Yes – the food industry has it all nicely sewn up in their camp, doesn’t it?

But here is one person who thinks we are smarter than that – and will continue to challenge information to the contrary even when it’s presented by the most educated or professional of individuals. I’m so very thankful for others who have done the same as this truth has not been easy to find.

What about you?

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7 Responses to “The Lesser of Two Evils – How the Food Industry Wins”

  • Brenna says:

    I love this post. I grew up thinking very differently about food than my children do, thank goodness, but it is so hard when what is “good for you” always seems to be a shifting line in the sand. I am lucky to know about whole/real foods, but am also not blind to the many food deserts we have in our country which contain none of those things. Fighting the food system is difficult, but something worth fighting for.
    Brenna recently posted..World Water Day 2013 – Water Is Just The Beginning

  • Kelly says:

    Thank you Brenna. It seems so shocking to me sometimes when I think about it – the simplest answer should be the most obvious (‘real food is good’) but there are so few people who even believe it! It becomes an even more uphill battle when the ‘professionals’ refuse to even consider the idea.

    I believe this dietitian does care about her clients and her work – she was just being very candid about the way she honestly sees things and has been educated to believe. That I think is one of the most difficult things to fit – but as you say, so very worth it.

  • Jennifer says:

    I hear ya! As someone who is trying to serve organic, whole foods, hopefully from scratch, I’m always picking up cookbooks for new ideas, usually second hand. The books based on the Canada Food Guide that I’ve picked up have literally horrified me with their suggestions.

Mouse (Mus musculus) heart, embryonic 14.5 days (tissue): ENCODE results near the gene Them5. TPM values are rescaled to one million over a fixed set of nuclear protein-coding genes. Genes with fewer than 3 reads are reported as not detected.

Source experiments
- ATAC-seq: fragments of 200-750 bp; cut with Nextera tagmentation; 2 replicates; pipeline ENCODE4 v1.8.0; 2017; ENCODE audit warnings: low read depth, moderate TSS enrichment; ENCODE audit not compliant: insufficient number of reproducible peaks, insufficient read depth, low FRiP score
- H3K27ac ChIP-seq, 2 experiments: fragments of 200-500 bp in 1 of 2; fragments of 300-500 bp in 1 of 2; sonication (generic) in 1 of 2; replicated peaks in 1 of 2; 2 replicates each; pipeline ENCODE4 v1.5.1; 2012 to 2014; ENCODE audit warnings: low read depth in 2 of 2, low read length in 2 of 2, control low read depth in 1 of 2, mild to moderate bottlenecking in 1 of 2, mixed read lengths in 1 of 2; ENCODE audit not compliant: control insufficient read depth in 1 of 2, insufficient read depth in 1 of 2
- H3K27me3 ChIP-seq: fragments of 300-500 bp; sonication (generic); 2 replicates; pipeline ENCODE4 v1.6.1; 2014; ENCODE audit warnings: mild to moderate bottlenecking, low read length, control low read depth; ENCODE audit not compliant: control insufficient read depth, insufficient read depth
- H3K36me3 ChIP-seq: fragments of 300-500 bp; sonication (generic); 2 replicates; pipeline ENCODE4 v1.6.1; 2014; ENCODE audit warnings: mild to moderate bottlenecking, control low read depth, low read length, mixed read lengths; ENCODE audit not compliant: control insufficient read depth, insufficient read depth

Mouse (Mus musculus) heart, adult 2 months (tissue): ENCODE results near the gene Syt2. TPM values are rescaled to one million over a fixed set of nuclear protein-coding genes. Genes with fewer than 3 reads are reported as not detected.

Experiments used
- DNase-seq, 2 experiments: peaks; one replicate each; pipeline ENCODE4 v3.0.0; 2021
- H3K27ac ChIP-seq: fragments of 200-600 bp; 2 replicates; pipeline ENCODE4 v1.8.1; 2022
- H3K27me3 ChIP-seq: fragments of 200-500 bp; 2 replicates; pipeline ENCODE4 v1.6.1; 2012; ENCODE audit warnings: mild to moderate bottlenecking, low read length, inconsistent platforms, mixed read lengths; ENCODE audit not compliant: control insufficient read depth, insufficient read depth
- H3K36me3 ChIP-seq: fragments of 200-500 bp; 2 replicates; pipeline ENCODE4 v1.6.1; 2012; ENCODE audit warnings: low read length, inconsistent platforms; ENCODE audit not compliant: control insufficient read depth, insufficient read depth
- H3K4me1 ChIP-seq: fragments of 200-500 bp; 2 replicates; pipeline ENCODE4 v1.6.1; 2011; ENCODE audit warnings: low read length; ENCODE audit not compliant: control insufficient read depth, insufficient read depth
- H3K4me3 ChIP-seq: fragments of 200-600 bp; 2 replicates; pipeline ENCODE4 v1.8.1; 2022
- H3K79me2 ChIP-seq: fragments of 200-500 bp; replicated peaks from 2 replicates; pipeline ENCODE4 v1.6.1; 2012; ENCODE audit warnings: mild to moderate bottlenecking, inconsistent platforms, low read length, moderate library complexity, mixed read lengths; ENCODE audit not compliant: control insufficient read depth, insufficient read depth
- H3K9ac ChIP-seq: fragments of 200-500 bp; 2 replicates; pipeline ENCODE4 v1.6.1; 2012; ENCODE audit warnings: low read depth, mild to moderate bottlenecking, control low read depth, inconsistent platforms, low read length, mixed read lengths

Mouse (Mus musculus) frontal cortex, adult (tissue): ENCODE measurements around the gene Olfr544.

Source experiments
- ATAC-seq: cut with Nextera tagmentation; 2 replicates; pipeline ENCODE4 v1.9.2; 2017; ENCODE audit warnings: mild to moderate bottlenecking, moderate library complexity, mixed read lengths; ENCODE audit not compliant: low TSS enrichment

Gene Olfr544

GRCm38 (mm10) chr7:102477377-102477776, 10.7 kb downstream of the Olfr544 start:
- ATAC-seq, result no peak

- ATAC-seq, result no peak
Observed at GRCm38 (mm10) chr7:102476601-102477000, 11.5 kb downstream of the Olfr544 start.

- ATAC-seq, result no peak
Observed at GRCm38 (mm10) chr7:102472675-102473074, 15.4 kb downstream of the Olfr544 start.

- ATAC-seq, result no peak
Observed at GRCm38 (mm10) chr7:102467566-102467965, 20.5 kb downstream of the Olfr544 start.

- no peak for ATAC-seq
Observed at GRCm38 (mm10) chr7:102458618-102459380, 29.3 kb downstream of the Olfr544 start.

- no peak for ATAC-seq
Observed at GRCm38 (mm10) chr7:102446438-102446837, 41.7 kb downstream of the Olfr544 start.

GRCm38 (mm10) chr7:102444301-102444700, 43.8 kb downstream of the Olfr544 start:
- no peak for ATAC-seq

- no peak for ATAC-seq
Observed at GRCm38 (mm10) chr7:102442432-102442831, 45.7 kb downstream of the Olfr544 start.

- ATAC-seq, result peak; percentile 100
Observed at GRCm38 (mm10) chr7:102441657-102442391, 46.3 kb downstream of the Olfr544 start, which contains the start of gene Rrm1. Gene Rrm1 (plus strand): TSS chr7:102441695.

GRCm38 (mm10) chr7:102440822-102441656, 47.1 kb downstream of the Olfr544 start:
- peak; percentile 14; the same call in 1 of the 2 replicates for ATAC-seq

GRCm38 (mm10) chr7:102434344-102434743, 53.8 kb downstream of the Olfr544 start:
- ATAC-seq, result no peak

It’s important to remember that, unfortunately, a degree is an indication of so many years of being told what to believe and how to think, not to think critically (obviously some exceptions apply). Usually the ‘powers that be’ are in control of just what students are being told to believe and think. The best thing we can do is teach our children that just because someone is in a position of authority, their words are not necessarily correct.
    Jennifer recently posted..Earth Hour 2013

    • Kelly says:

      Love your comment Jennifer – absolutely agree with you! I’m glad I’ve finally learned that lesson myself and definitely hope to pass it on to my little one.

  • Melissa says:

    I love that you were bold enough to carry on that discussion! I had similar experiences sitting through presentations on nutrition that were recommended during my pregnancies. Very similar things were recommended, and it seemed like all that mattered was making the daily values on the boxes you buy at the store add up to the numbers on the handouts the dietitians gave. It really is insulting that we’re treated as though we’re too stupid to work out how to eat better than all that.

    I recently heard a piece on public radio where to nutrition experts were discussing the deceptive labeling on so-called whole grain foods. One was really trying to dispel myths, and pointed out that humans don’t actually *need* to eat any grains at all, and the other kept countering everything he said based on the assumption that everything her colleague was suggesting was simply too hard for your average person. I appreciate the awareness of the fact that eating a nutritious diet can be difficult for many based on a number of different barriers, but I don’t think that telling half-truths so that people can feel like they’re eating in the best way for their bodies when they absolutely aren’t is the solution.
    Melissa recently posted..What’s New: Spring is here!